“This does look like domestic lone wolf terrorism — the creation of fear for political means through violence," says terrorism expert Peter Henne of the University of Vermont. "We call similar attacks inspired by ISIS terrorism, and we should be consistent with how we use these terms. We also need to remember that individuals who use terrorism are part of broader movements, but this does not mean the cause—in this case Senator Sanders and his Presidential campaign—is necessarily responsible for the violence.”
— Quote from Peter Henne, professor politcial science at the University of Vermont, terrorism expert and author of "Islamic Politics, Muslim States, and Counterterrorism Tensions." He is avaiable for further comment [email protected] or 802-656-4217.
Bio: Professor Peter Henne's research and teaching focus on the Middle East and global religious politics. He is particularly interested in the different ways states restrict or support religion, and what effect this has on their international and domestic politics. His book "Islamic Politics, Muslim States and Counterterrorism Tensions," (Cambridge University Press, 2017), analyzes how Muslim states' relationship with Islam affects their counterterrorism policies; the study includes a large-n statistical analysis as well as in-depth case studies of Pakistan, Turkey, and the United Arab Emirates. Professor Henne has also written on the role of religion in international conflict and the United Nations. In addition to this, Professor Henne has written on how religion and transnational ties affect terrorism, and what the popular television show Battlestar Galactica tells us about modern society. His new project analyzes the response of Middle East states to the Arab Spring.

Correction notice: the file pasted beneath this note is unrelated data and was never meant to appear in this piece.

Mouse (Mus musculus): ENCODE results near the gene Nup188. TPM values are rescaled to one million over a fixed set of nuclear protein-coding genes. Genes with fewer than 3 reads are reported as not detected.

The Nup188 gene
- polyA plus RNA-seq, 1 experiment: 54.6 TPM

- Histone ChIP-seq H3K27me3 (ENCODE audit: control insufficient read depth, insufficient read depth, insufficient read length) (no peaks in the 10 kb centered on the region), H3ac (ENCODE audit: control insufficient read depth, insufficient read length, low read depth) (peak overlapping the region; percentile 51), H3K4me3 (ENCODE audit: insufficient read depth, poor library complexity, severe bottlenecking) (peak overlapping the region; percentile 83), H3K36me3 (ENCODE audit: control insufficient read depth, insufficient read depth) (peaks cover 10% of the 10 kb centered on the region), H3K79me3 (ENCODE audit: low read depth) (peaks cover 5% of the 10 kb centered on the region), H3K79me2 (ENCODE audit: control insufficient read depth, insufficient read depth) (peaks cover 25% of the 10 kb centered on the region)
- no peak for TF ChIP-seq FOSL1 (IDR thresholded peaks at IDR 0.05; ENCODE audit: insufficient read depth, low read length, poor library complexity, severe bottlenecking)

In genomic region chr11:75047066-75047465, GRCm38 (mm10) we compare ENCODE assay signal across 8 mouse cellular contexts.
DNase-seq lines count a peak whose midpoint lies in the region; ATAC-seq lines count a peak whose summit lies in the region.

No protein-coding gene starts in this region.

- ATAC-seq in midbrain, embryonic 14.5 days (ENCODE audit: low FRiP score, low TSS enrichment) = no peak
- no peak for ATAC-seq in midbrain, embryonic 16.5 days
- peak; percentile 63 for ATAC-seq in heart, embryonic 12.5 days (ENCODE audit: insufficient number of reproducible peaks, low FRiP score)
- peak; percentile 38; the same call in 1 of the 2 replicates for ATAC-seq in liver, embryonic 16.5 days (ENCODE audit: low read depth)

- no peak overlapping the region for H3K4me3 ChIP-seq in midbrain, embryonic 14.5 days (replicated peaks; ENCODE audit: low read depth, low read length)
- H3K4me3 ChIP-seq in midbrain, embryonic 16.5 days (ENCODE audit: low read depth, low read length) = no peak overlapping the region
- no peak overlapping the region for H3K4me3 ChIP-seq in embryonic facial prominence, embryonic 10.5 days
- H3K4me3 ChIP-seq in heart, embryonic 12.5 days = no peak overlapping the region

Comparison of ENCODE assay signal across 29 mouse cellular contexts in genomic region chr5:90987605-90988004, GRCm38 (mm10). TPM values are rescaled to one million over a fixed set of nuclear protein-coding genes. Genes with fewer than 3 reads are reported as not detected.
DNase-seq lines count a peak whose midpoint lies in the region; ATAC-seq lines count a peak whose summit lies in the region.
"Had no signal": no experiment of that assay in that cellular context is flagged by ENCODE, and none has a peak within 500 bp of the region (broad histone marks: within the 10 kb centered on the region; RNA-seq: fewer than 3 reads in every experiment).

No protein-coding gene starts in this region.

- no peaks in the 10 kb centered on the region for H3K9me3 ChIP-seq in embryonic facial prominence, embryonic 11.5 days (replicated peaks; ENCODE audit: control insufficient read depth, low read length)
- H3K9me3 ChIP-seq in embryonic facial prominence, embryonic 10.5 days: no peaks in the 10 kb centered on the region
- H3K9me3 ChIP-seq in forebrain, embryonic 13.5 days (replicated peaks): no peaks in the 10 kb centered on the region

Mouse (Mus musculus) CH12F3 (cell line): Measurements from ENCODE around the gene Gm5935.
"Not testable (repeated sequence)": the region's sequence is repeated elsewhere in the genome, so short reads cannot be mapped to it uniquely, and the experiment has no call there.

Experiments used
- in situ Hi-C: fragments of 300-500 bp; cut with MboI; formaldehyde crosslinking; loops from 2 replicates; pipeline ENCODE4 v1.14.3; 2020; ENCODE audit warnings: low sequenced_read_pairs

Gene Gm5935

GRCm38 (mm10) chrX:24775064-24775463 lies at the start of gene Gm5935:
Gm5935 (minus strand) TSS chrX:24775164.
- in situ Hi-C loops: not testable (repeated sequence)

Professor Henne has a Ph.D. in Government from Georgetown University, and a B.A. in Political Science from Vassar College. He was also a fellow at the University of Virginia's Miller Center. Prior to UVM, Professor Henne worked in Washington, DC with the Pew Research Center, the National Consortium for Terrorism and Responses to Terrorism, and as a consultant with the US government. He worked on a variety of issues, including Middle East politics, counterterrorism, and religious repression.
Professor Henne's work has appeared in the Journal of Conflict Resolution, Journal of Peace Research, Terrorism and Political Violence and Politics and Religion. He has also discussed international religious issues in several media outlets, including NPR All Things Considered, Voice of America, and The Atlantic.
Link to Bio: https://www.uvm.edu/~polisci/?Page=PeterHenne.php
Link to blog: http://blog.uvm.edu/phenne/